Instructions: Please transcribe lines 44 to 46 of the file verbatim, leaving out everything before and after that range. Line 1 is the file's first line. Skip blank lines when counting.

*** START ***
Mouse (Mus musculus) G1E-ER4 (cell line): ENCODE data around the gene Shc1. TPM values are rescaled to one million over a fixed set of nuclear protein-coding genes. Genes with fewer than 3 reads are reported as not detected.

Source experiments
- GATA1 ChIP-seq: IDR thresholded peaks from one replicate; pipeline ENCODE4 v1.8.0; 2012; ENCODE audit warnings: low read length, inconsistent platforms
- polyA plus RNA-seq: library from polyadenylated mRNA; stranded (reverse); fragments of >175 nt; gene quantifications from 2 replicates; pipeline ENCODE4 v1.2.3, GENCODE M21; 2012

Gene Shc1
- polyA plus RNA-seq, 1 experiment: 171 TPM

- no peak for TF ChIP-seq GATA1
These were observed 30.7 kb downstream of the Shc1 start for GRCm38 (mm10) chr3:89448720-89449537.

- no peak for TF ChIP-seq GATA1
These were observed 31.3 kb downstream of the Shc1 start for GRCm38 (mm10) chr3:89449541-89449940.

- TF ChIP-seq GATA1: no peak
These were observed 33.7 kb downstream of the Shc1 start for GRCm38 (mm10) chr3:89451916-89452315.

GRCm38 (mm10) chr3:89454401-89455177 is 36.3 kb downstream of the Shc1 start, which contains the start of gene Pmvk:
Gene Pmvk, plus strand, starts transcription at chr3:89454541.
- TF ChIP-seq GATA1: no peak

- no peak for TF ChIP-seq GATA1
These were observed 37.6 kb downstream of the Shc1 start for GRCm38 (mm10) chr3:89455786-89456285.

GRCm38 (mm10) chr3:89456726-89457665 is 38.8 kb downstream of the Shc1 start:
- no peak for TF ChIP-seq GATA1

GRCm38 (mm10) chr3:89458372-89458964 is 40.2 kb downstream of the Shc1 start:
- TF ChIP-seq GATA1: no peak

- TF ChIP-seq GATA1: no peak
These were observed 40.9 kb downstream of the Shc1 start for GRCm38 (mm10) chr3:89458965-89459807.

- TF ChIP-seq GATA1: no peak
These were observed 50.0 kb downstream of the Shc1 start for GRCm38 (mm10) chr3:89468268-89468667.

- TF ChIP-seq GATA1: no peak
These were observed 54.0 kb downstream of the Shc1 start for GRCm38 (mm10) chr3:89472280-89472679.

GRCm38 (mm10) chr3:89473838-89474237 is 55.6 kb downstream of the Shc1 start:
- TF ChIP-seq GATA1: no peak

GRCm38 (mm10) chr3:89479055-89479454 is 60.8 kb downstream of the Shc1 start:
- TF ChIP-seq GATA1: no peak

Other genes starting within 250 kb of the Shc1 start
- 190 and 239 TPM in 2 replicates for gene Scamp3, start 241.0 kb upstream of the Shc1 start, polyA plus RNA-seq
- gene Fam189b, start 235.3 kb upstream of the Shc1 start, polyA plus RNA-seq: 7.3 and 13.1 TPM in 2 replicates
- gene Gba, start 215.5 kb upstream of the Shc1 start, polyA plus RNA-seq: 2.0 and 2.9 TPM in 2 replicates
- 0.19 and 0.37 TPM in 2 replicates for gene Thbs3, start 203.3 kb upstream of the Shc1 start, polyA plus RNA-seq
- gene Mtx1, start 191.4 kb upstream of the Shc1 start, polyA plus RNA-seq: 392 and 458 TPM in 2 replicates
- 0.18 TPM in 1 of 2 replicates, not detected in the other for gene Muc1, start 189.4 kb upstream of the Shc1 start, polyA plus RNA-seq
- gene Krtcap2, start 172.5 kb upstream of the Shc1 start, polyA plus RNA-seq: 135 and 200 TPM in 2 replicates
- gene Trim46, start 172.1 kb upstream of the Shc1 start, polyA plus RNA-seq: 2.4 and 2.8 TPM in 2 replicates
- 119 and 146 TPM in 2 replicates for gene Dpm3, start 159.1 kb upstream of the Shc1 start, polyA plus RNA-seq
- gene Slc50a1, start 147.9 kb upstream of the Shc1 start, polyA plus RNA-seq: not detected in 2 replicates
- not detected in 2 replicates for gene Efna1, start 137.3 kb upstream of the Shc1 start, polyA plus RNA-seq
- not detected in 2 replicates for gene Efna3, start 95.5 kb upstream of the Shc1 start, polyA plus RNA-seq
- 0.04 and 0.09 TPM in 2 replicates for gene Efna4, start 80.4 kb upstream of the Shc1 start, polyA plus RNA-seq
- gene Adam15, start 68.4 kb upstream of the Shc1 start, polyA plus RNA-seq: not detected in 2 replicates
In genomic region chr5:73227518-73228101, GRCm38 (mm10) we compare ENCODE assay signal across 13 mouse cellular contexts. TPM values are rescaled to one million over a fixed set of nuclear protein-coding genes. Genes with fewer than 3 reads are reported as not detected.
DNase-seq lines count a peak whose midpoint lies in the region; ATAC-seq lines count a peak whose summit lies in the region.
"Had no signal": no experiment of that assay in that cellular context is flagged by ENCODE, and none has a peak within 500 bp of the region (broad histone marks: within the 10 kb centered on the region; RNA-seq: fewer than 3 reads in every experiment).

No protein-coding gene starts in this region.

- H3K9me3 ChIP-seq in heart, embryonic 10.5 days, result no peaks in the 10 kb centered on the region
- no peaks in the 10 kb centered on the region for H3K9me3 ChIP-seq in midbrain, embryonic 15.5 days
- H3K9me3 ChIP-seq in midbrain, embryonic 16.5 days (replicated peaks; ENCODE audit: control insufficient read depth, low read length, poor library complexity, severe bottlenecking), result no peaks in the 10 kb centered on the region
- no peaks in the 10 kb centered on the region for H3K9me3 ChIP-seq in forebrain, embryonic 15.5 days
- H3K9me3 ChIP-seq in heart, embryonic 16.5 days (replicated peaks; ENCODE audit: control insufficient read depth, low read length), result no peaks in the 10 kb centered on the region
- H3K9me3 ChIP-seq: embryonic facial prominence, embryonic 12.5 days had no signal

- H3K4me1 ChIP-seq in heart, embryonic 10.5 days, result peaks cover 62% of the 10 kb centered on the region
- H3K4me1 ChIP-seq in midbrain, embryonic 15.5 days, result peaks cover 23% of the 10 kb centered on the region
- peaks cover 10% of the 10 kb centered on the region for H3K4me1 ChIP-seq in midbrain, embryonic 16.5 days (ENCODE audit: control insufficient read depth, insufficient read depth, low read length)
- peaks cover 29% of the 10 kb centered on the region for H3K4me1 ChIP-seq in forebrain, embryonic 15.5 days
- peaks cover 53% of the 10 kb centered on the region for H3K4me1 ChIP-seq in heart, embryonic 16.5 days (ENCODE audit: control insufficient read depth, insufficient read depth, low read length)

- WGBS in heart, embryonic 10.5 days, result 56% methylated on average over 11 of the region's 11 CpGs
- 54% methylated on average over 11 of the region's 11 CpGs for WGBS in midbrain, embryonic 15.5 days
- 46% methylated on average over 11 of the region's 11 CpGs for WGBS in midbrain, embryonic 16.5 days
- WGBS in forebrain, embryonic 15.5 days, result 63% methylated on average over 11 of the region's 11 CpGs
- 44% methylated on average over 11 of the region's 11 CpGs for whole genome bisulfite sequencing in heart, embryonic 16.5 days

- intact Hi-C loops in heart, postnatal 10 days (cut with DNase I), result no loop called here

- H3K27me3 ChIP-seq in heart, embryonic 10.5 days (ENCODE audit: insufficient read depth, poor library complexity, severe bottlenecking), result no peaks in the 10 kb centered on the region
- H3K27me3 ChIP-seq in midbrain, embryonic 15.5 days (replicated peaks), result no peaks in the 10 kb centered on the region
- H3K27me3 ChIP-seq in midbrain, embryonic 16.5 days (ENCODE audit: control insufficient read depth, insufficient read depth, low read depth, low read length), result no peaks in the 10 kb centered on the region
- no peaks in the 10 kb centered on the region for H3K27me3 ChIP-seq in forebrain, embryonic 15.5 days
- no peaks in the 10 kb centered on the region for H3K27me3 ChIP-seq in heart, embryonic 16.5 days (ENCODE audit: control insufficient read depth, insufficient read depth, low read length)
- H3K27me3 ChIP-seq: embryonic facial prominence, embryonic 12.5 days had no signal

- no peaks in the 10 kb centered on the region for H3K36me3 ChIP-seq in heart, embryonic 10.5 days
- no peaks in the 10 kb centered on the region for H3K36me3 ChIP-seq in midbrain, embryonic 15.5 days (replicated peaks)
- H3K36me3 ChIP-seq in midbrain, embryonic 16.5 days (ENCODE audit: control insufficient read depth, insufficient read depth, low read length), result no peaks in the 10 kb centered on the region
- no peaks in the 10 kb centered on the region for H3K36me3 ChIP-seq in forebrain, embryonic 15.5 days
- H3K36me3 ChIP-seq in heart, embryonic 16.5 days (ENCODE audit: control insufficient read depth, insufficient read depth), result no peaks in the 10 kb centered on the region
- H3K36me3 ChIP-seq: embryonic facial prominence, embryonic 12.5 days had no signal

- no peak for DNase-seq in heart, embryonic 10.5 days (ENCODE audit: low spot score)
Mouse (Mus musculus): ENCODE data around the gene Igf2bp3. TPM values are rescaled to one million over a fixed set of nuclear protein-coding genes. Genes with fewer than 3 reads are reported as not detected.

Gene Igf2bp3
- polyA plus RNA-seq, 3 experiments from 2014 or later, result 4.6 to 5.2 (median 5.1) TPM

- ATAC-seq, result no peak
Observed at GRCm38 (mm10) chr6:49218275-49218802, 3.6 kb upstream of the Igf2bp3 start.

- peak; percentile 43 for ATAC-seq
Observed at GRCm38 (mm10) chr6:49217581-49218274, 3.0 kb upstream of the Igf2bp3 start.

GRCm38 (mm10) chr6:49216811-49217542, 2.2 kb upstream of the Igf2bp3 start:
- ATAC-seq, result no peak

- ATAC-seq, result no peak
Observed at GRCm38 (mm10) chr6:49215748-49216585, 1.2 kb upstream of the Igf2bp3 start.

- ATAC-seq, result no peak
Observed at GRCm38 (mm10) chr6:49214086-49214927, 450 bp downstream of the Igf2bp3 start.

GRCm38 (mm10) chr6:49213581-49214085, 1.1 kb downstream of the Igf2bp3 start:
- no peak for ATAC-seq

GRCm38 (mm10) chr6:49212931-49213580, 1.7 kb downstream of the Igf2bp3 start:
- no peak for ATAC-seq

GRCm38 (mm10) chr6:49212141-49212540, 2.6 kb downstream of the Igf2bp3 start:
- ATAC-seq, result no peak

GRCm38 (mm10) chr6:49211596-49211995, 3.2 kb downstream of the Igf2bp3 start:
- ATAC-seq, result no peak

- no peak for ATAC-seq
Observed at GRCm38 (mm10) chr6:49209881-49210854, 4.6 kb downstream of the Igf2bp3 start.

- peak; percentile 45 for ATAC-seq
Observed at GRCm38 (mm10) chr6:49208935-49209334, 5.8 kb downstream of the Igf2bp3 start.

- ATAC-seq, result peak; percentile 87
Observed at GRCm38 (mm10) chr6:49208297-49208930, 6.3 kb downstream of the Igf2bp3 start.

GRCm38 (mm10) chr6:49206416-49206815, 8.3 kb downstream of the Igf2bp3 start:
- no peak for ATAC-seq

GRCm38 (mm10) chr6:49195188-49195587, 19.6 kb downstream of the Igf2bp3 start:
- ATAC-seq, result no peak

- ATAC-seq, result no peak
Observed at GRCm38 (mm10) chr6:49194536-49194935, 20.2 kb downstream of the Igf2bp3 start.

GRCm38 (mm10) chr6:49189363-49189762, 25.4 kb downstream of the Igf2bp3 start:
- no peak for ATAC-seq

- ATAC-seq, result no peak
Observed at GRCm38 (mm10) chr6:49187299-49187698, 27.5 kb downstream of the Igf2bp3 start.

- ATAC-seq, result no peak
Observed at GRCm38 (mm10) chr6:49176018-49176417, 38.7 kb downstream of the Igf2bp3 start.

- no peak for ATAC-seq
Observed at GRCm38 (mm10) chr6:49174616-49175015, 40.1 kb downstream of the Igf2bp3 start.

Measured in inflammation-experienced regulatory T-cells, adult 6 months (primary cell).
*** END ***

- not detected in 2 replicates for gene Efna3, start 95.5 kb upstream of the Shc1 start, polyA plus RNA-seq
- 0.04 and 0.09 TPM in 2 replicates for gene Efna4, start 80.4 kb upstream of the Shc1 start, polyA plus RNA-seq
- gene Adam15, start 68.4 kb upstream of the Shc1 start, polyA plus RNA-seq: not detected in 2 replicates